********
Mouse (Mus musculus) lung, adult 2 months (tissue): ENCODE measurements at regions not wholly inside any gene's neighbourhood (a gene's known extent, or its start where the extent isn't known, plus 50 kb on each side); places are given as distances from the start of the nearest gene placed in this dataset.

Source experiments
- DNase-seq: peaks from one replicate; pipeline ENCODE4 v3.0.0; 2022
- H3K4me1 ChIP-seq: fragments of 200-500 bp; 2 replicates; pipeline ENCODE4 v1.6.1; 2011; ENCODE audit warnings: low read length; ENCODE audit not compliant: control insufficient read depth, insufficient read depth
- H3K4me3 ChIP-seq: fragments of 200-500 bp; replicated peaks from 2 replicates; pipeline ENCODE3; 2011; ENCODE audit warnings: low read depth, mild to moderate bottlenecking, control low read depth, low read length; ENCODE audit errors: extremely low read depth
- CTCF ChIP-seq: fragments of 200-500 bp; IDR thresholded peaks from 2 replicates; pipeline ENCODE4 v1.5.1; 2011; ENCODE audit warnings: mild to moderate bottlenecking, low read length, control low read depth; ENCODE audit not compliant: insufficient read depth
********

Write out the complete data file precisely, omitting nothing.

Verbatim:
Mouse (Mus musculus) lung, adult 2 months (tissue): ENCODE measurements at regions not wholly inside any gene's neighbourhood (a gene's known extent, or its start where the extent isn't known, plus 50 kb on each side); places are given as distances from the start of the nearest gene placed in this dataset.

Source experiments
- DNase-seq: peaks from one replicate; pipeline ENCODE4 v3.0.0; 2022
- H3K4me1 ChIP-seq: fragments of 200-500 bp; 2 replicates; pipeline ENCODE4 v1.6.1; 2011; ENCODE audit warnings: low read length; ENCODE audit not compliant: control insufficient read depth, insufficient read depth
- H3K4me3 ChIP-seq: fragments of 200-500 bp; replicated peaks from 2 replicates; pipeline ENCODE3; 2011; ENCODE audit warnings: low read depth, mild to moderate bottlenecking, control low read depth, low read length; ENCODE audit errors: extremely low read depth
- CTCF ChIP-seq: fragments of 200-500 bp; IDR thresholded peaks from 2 replicates; pipeline ENCODE4 v1.5.1; 2011; ENCODE audit warnings: mild to moderate bottlenecking, low read length, control low read depth; ENCODE audit not compliant: insufficient read depth